Daytime TV: Lives remembered

Gary Day is moved by the stories of those close to death and fascinated by a preserved pachyderm

December 10, 2009

We are all going to die. Most of us don't know when, but some do. Death then becomes real to them in a way it doesn't for the rest of us. And so, too, does life. "Every day is a blessing to me," says Ramatu.

She was one of a number of terminally ill patients who had come together to share and record their lives at St Christopher's Hospice in Sydenham (Into that Good Night, Channel 4, Friday 4 December, 7.30pm). They sat around a big table in what looked like a large shed.

"What would you want a photograph to say about you?" asked a counsellor. She leaned forward slightly. "Photos", she said slowly so they could all understand, "remind us of who we were, and what we are now."

This was too much for Henry. "I look at that picture of me and my family taken five years ago and I want to be that person again and I'm so cross that I'm not." He thumped the table. A woman opposite looked as if she might cry.

Before he was diagnosed with motor neurone disease, Henry used to be a photographer. "I used to preserve people," he cried. There was a shot of him in happier days standing on a tank, camera at the ready. Now he's in a wheelchair and every day his body works less well.

How do people cope with the knowledge that they have, say, only two summers left? Henry rages against the dying of the light. Ramatu too. Ann is resigned. "This is my path," she says. "I have to keep going." Mark takes the car to the coast, sits on a bench and sees something amazing, but all I see is water, sky, clouds and birds.

Mark's hair is falling out in clumps so he has it shaved off. "You need to go to a better barber," jokes Henry, whose fury has faded. Coming to the hospice has helped him to get things in perspective. "It's a good life," he says. Ann is no longer among them. She had reached the end of her path. We last saw her blending into the garden; a green thought in a green shade.

In 2007, a well-preserved baby mammoth, dubbed Lyuba, was found in northwest Siberia (Waking the Baby Mammoth, Friday 4 December, Channel 4, 9pm). Palaeontologist Dan Fisher was giving a lecture when the news came. Like a real-life Indiana Jones, he instantly hotfooted it to foreign parts. His students are still sitting there, waiting for him to return and explain functional morphology.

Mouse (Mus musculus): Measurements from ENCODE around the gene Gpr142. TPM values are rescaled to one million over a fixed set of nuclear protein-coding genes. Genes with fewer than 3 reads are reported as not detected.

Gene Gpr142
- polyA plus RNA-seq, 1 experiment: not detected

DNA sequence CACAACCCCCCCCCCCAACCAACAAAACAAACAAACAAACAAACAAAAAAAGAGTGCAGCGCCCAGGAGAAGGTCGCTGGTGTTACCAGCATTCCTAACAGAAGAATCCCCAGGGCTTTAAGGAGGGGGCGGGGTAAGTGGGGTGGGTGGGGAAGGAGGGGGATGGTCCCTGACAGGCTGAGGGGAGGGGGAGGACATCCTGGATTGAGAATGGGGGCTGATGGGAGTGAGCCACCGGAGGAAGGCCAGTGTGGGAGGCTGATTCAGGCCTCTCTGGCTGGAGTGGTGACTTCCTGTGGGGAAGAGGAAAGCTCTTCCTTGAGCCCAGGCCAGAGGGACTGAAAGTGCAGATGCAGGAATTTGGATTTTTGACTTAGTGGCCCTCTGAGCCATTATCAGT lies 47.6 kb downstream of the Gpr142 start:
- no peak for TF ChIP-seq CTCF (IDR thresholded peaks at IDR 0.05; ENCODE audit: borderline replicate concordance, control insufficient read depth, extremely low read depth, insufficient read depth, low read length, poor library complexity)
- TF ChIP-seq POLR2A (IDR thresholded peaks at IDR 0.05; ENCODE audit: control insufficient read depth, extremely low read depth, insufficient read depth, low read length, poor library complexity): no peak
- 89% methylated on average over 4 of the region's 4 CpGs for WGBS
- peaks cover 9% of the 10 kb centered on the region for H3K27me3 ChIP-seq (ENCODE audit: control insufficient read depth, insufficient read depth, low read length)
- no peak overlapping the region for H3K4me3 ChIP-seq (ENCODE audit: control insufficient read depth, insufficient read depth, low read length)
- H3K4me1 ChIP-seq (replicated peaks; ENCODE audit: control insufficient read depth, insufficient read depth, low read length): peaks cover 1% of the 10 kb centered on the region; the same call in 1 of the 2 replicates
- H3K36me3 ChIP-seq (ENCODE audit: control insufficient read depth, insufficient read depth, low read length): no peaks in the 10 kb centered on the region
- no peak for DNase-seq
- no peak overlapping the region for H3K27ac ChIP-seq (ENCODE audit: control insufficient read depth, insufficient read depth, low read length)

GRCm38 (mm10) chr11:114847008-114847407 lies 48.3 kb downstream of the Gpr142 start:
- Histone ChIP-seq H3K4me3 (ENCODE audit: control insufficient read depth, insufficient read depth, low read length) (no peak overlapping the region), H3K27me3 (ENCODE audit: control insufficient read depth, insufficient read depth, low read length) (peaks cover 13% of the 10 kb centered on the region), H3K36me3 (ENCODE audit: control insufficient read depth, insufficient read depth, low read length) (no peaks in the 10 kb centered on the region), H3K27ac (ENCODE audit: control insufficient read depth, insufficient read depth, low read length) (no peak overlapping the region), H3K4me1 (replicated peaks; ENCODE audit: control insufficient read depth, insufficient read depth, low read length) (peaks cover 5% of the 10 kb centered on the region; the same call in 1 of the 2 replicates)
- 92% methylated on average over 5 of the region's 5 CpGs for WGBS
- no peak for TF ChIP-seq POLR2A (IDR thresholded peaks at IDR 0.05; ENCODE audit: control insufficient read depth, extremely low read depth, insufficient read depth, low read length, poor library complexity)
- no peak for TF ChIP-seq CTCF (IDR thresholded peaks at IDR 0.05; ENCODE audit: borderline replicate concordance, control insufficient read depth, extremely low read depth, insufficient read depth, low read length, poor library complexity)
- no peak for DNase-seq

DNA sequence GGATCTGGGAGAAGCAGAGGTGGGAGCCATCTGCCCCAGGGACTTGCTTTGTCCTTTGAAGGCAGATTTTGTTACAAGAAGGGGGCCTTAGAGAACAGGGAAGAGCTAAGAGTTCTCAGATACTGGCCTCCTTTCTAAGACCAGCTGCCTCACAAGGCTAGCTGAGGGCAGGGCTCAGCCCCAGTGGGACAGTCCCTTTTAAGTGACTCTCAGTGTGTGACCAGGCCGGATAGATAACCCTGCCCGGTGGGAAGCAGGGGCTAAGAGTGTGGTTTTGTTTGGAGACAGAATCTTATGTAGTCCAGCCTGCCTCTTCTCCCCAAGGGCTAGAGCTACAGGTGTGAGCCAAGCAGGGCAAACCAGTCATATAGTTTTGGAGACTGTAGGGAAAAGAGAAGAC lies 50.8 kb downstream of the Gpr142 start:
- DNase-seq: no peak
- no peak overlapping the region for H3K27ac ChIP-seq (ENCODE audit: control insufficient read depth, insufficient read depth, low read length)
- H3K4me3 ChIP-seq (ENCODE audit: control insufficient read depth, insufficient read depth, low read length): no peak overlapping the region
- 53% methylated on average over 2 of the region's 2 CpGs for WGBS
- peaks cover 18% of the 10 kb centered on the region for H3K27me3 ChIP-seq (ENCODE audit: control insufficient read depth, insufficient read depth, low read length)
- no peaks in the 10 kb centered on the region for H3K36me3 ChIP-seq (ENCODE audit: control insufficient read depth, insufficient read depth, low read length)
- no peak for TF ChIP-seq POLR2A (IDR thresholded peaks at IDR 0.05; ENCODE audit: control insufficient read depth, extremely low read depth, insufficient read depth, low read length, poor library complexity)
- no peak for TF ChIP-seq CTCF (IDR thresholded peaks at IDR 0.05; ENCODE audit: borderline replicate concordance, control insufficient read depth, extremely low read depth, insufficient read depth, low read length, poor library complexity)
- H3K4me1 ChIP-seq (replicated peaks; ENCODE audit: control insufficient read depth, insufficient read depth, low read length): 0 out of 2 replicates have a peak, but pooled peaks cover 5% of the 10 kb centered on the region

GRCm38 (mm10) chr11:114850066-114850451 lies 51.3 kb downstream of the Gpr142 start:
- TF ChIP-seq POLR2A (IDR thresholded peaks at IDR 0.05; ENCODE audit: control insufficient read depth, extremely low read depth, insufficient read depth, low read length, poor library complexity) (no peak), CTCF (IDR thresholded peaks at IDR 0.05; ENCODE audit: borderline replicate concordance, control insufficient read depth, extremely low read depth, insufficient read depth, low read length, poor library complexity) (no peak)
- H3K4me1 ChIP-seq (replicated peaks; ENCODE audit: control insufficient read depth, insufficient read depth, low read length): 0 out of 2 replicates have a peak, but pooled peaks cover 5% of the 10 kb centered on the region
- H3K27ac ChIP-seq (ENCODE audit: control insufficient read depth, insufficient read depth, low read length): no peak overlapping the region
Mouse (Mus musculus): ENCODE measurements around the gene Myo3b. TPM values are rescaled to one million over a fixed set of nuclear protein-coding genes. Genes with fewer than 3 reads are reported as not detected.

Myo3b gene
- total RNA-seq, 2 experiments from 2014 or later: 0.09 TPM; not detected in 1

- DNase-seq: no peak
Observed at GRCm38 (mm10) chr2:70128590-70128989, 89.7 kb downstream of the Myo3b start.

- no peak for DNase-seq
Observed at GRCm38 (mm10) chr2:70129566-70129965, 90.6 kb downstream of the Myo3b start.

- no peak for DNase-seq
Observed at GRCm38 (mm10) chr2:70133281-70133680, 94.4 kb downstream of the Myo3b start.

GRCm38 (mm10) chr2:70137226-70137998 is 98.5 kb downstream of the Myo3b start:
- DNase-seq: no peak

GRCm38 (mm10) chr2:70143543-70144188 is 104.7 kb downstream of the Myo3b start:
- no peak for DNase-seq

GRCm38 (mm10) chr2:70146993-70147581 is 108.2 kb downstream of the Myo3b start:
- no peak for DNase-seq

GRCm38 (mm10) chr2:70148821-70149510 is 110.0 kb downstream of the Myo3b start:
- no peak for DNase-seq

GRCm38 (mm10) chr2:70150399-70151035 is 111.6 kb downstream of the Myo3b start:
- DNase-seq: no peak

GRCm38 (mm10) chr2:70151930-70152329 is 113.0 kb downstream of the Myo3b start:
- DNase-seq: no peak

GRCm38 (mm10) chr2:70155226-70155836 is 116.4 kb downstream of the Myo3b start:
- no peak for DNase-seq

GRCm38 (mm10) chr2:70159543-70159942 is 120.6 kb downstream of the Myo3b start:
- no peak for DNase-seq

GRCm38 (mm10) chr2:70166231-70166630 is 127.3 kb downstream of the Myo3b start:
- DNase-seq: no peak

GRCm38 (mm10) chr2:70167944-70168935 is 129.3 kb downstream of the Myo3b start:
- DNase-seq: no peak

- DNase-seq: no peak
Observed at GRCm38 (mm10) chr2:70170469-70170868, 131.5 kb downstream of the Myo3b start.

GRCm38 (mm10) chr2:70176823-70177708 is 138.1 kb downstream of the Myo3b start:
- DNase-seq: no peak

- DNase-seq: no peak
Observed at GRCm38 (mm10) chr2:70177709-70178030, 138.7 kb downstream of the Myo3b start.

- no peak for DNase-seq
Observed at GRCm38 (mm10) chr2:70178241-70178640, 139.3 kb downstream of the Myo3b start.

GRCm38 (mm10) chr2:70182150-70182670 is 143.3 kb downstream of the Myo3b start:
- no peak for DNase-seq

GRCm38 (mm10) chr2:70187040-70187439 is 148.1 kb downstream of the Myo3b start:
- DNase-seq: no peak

Dan is a member of the International Mammoth Committee. Lose the first word and you have an all-purpose description of any public-spirited body dedicated to making things run more efficiently.

He touched down in the tundra, his beard an extension of the fur round his hood. Snow on a dog was as thick as plaster of Paris. It was 50 degrees below zero. At such temperatures, the brain does funny things. Dan kept seeing a baby mammoth.

Wherever he was - a park in Michigan or a freezing treeless expanse - it was there, running around, its trunk swinging wildly in the vicinity of his groin. It even shook its head playfully as it witnessed its own autopsy - a grotesque combination of Disney and CSI.

A camera inserted into Lyuba's stomach showed an interior like a series of caves. There was a drill; tweezers picked out something like old carpet and placed it in a test tube. Dan carefully removed one of Lyuba's teeth. It told him about the climate, diet and time of death.

More was to come. Analysis of the digestive tract showed that baby mammoths ate their mother's poo, which gave them the necessary bacteria to be able to digest cellulose. But the biggest find was traces of mother's milk. Dan jigged like a prospector who had struck gold. The DNA revealed the intricate ancestry of Lyuba and may yet be used to recreate her. In the future, death may be optional.

Newsnight (BBC Two, Friday 4 December, 10.30pm) does not usually entertain. These days, it barely even educates. But I don't suppose it's entirely the programme's fault that current affairs resembles a soap opera whose clones are caught in an endless loop. So it was a delight to see some real human feeling.

Professor Andrew Watson of the University of East Anglia went head-to-head with Marc Morano of the Committee for a Constructive Tomorrow, a group that purports to provide "a balanced perspective on environmental stewardship". They were battling over the meaning of the emails leaked from the university's Climatic Research Unit. Andrew tried to talk about science but Marc just laughed. When Martha Kearney eventually brought the discussion to a close, Andrew whipped out his earpiece and said, "What an asshole." Priceless.

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